Pedestrian Accidents in Florida

Jeffrey R. Davis

According to a March 17, 2021 article in The Miami Herald by Linda Robertson, Florida is the most dangerous state in the country for pedestrians. It ranks #1 as the state where a person walking is most likely to be struck and killed by a motor-vehicle according to the “Dangerous by Design” report. This report from the National Non-Profit Smart Growth America and its National Complete Streets Coalition Program has identified Florida as the most dangerous state in the nation for people walking on streets.

This report outlines 9 of the 15 most hazardous U.S. cities for pedestrians are in Florida with Orlando ranked as the most dangerous and Miami-Fort Lauderdale-West Palm Beach as number 13 in this study.

Throughout the country, motor-vehicles crashed into and killed 53,435 pedestrians in the United States between 2010 and 2019.  That averages out to 17 people a day being killed while walking on or near streets. This report further states that the number of people killed while walking has been on a rise each year, growing 45% over the decade for which data was accumulated.

In the list of the top 20 most dangerous metropolitan areas for pedestrians during this 9-year period, 9 Florida cities were ranked in the top 20 most dangerous metropolitan areas. This analysis included a pedestrian-danger index and Miami-Fort Lauderdale-Pompano Beach, Florida received a 172 rating.

The report noted that there was a disproportionately high number of fatalities among blacks, American Indian or Alaskan-native people and people walking in low-income communities.  Black people were killed by drivers at a rate 82% higher than white people while people walking in poor neighborhoods were twice as likely to die as people in affluent neighborhoods.

Interestingly, when compared to the fatality rates for pedestrians which is on the rise, traffic fatality rates for motor-vehicles occupants have only increased 3.47% following a decline between 2008 and 2017. The report suggests that the reason for increased pedestrian danger is due to the growing popularity of large SUVs and pick-up trucks which are more likely to kill a pedestrian in a crash than a normal car (National Highway Safety Administration report states that SUVs and pick-up trucks are 2 to 3 more times likely to kill a pedestrian in a crash than a sedan).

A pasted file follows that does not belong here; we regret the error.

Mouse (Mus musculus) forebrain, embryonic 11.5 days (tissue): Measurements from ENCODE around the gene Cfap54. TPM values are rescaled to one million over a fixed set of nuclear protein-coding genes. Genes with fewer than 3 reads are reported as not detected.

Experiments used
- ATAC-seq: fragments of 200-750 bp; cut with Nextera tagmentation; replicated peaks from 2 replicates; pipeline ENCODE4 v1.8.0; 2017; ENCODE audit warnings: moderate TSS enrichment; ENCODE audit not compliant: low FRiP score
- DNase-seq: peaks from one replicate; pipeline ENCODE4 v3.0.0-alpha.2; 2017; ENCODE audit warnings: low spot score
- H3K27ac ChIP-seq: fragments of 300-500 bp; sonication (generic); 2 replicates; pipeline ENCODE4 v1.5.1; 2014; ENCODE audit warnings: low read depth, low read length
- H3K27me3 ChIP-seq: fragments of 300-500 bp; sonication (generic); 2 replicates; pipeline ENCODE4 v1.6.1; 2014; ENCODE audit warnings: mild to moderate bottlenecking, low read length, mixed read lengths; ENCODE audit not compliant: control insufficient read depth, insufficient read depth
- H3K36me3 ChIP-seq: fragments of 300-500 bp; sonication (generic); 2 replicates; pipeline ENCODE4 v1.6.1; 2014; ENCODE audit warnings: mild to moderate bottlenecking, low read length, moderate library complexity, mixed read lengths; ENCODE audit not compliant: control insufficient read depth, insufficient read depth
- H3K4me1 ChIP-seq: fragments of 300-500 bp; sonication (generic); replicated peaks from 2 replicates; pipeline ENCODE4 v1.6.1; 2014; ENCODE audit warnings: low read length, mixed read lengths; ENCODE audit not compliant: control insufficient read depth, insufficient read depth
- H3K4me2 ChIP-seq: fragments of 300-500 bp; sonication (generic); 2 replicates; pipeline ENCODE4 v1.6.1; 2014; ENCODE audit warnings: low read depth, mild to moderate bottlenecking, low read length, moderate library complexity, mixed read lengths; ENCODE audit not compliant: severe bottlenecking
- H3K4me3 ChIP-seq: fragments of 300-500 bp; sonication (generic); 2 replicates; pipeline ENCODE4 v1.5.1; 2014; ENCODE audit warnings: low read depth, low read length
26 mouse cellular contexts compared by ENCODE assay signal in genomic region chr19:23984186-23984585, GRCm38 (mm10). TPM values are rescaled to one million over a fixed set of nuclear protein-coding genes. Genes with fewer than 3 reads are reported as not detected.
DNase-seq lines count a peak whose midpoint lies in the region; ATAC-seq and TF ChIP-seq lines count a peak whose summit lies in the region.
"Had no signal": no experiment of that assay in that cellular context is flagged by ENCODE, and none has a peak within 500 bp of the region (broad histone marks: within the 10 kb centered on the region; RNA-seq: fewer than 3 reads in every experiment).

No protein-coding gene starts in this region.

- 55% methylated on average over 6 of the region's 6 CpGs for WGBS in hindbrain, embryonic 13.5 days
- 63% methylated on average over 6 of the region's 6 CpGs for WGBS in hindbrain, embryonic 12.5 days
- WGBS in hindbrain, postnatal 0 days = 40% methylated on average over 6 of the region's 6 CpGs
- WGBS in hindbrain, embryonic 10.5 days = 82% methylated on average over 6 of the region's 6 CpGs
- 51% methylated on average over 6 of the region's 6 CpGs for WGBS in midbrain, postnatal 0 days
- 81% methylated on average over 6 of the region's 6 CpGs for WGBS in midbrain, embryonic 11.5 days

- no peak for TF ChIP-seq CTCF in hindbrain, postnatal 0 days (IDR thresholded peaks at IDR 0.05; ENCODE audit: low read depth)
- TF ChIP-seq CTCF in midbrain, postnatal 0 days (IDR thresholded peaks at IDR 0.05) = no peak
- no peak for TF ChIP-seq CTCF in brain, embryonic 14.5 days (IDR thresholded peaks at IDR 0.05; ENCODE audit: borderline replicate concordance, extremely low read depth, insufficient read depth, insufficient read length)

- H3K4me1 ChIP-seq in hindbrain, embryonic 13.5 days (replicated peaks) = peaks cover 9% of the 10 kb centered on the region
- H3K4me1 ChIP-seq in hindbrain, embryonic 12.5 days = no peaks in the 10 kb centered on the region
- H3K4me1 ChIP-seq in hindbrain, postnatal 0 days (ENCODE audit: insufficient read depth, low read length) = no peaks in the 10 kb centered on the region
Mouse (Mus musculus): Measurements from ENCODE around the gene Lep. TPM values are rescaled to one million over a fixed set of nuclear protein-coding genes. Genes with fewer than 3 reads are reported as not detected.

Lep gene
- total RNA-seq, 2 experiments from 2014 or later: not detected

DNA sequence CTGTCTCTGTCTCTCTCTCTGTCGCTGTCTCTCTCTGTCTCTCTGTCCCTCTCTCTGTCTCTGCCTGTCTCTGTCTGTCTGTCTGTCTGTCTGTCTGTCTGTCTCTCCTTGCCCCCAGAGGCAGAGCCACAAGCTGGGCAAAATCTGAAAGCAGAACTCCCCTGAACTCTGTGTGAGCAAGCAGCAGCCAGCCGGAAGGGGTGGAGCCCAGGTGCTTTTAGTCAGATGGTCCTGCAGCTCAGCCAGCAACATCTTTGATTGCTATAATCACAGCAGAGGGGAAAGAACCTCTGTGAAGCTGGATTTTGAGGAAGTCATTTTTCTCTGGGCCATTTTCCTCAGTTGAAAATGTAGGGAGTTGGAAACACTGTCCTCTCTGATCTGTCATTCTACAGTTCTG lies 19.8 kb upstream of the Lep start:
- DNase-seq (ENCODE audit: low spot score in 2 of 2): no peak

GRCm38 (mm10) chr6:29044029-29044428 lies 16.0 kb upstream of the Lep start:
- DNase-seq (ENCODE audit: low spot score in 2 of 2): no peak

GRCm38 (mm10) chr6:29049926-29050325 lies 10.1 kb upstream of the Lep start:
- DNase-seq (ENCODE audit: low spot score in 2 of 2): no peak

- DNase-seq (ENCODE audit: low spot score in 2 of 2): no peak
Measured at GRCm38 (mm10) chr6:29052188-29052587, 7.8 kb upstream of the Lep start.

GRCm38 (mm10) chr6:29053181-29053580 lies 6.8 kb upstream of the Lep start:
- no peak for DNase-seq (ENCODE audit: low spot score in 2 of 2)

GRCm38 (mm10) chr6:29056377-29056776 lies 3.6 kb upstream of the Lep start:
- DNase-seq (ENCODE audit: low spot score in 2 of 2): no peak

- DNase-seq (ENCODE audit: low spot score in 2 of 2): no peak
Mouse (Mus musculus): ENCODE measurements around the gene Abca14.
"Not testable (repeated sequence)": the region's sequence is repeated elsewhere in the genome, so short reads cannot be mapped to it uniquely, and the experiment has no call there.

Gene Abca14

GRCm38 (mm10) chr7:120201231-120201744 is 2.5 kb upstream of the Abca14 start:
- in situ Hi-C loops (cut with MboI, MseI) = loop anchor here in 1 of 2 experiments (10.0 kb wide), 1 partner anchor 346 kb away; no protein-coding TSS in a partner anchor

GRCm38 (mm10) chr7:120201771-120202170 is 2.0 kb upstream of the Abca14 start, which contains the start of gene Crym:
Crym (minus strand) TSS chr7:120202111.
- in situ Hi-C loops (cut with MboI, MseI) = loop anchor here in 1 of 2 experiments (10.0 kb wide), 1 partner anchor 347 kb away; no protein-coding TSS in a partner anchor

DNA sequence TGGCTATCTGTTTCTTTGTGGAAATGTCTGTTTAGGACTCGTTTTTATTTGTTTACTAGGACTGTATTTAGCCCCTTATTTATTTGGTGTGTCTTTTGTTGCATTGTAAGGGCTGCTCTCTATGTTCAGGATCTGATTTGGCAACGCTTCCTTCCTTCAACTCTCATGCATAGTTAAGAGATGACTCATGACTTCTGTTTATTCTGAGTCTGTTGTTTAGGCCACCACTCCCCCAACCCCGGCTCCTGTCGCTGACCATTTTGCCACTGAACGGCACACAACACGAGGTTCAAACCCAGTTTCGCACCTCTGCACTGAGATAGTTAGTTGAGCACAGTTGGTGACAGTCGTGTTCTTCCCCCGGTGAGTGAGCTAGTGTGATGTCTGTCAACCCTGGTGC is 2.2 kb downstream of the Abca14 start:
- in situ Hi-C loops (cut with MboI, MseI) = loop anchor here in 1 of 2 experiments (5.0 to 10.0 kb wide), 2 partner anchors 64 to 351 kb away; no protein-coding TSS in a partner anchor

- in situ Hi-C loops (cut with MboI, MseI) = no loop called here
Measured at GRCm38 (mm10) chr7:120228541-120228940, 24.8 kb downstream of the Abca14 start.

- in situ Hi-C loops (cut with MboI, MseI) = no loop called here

Florida saw 5,893 pedestrian deaths in the 10-year span that was examined. The national figures for deaths per 100,000 are 1.6 average annual deaths. In Florida, it’s 2.8 pedestrian deaths per 100,000 people annually.  Vermont, the safest state, had a pedestrian danger index of 15.2% compared to Florida’s pedestrian danger index of 201.4%.

In Miami-Fort Lauderdale-West Palm Beach 1,675 pedestrians were hit and killed during the period from 2010 to 2019 giving it a PDI of 171.9%.

Florida has wider roads, wider lanes, wider blocks and street engineering that gives priority to higher speeds for cars over safety for pedestrians or bicycle riders according to Steve Davis, Director of Communications for Smart Growth America. According to Mr. Davis, speed is the holy grail – move as many cars through as possible. Avoiding congestion is the goal, not making high-risk corridors safe for all users on the road. According to Steve Davis, he believes that the 2020 data will be even higher due to the lack of congestion and traffic during the pandemic.  “We expect the number of deaths per mile traveled in 2020 will be crazy high”, Davis said. The article goes on to recommend that entities like FDOT and other traffic planning agencies design safer streets with slower traffic. They urge sensible intersections and more sidewalks and bike lanes. Current street design results in artificially high speed limits, and the likelihood of surviving a collision decreases rapidly as speeds increase past 30 mph the report notes. Finally, the report urges congress to pass the Complete Streets Act, which would require state and metro departments of transportation to plan for all people who use the street, including the most vulnerable.

At Davis Law, we represent pedestrians and bicyclists injured in motor-vehicle accidents throughout the state of Florida. In our next blog, we plan to feature a story about a particularly personal and tragic pedestrian fatality case we recently concluded. Florida law regulates motor-vehicle traffic and its interaction with pedestrians and bicycle riders. Knowledge of the application of these “rules of the road” are essential for proper and effective legal representation following a pedestrian vs. motor-vehicle crash. At Davis Law, we have handled thousands of motor-vehicle crash cases since 1986. We practice throughout the state of Florida and are bi-lingual and available on a 24/7 basis. We offer free consultations online, over the phone, virtual or in-person.  If you have been injured in a pedestrian or bicycle accident with a motor-vehicle, please give us the opportunity to evaluate your case.

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